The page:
january links

“As the New Left waned, its structural critique of capitalist society faded, and the country’s characteristic liberal-individualist mindset reasserted itself, imperceptibly shrinking the aspirations of “progressives” and self-proclaimed leftists. What sealed the deal, however, was the coincidence of this evolution with the rise of neoliberalism. A party bent on liberalizing the capitalist economy found its perfect mate in a meritocratic corporate feminism focused on “leaning in” and “cracking the glass ceiling.” The result was a “progressive neoliberalism” that mixed together truncated ideals of emancipation and lethal forms of financialization. It was that mix that was rejected in toto by Trump’s voters. Prominent among those left behind in this brave new cosmopolitan world were industrial workers, to be sure, but also managers, small businessmen, and all who relied on industry in the Rust Belt and the South, as well as rural populations devastated by unemployment and drugs. For these populations, the injury of deindustrialization was compounded by the insult of progressive moralism, which routinely cast them as culturally backward.” – Nancy Fraser on The End of Progressive Neoliberalism

 

“For anyone familiar with President Obama, this invitation to “look forward, not back” is unsurprising. Set in contrast to Ezekiel’s stern warning, however, it should give us pause. Ezekiel did not come to tell the poor and oppressed to “open their hearts” to their oppressors, nor did he suggest they should attempt to stand in the shoes of their oppressors or attempt to look at the world through the eyes of their oppressors.” – Louis Colombo on New Hearts and Racial Divides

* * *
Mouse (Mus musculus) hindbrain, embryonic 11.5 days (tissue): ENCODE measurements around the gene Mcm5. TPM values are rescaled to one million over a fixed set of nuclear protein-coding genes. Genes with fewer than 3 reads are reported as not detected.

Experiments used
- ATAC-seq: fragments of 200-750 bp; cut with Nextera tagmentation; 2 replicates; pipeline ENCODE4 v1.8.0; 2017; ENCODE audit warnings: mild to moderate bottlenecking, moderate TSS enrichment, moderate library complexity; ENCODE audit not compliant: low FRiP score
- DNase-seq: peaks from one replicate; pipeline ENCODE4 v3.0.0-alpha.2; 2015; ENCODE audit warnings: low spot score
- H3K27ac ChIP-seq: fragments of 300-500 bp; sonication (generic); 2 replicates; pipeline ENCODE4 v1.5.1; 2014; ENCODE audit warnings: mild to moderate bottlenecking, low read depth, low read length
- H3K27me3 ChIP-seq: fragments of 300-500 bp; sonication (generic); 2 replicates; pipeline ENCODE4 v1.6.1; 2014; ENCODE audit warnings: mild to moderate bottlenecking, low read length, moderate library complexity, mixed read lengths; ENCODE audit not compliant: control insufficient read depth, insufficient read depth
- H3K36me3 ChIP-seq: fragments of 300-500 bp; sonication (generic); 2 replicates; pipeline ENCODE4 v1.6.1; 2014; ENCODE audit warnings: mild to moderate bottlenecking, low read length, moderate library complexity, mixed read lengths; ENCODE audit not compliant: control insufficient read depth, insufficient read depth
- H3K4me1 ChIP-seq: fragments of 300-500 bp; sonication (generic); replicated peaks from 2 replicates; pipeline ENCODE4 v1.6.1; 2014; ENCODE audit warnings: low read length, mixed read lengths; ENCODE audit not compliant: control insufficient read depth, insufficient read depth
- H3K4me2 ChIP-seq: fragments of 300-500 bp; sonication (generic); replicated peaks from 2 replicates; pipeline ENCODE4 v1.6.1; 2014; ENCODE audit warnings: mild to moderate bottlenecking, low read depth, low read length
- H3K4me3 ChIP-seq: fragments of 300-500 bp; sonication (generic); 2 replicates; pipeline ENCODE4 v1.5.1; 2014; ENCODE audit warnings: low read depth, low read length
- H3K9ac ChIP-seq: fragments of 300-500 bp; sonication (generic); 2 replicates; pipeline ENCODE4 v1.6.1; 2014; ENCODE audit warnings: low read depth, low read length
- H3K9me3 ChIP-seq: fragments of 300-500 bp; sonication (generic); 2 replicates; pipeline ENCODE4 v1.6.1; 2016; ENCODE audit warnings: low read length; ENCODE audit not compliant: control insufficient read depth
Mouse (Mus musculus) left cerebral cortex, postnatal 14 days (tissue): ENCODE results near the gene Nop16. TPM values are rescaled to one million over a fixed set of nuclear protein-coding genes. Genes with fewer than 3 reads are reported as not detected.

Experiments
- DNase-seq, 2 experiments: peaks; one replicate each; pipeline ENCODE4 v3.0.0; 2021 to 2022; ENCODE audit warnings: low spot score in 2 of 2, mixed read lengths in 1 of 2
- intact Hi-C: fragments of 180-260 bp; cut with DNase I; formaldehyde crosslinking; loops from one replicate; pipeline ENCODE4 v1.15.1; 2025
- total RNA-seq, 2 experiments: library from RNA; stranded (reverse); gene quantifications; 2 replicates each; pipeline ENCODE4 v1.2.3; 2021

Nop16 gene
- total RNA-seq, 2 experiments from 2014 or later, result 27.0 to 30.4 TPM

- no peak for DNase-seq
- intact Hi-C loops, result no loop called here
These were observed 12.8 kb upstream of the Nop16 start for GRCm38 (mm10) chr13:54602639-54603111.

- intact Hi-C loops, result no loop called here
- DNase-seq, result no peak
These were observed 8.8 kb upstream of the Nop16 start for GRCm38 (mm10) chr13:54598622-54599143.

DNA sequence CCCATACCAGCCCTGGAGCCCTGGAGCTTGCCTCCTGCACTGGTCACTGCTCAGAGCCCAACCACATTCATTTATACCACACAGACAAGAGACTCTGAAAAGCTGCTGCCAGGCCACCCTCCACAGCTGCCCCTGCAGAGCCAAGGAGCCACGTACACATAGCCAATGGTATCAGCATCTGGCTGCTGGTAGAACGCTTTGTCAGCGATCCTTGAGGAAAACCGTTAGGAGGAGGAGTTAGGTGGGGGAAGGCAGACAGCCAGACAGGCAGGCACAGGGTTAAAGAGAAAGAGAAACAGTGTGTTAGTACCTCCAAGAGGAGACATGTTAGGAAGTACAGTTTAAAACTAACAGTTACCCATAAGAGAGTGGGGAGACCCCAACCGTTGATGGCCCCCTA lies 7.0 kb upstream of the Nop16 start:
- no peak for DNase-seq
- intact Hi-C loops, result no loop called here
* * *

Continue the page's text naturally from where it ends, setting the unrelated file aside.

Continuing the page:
“The alliance that’s beginning to form between Zionist leadership and politicians with anti-Semitic tendencies has the power to transform Jewish-American consciousness for years to come. In the last few decades, many of America’s Jewish communities have grown accustomed to living in a political contradiction. On one hand, a large majority of these communities could rightly take pride in a powerful liberal tradition, stretching back to such models as Louis Brandeis — a defender of social justice and the first Jew to become a Supreme Court justice — or Rabbi Abraham Joshua Heschel, who marched in Selma alongside the Rev. Dr. Martin Luther King Jr. On the other hand, the same communities have often identified themselves with Zionism, a political agenda rooted in the denial of liberal politics.” – Omri Boehm on Liberal Zionism in the Age of Trump

 

Zed Adams and Jacob Browning’s new book, Giving a Damn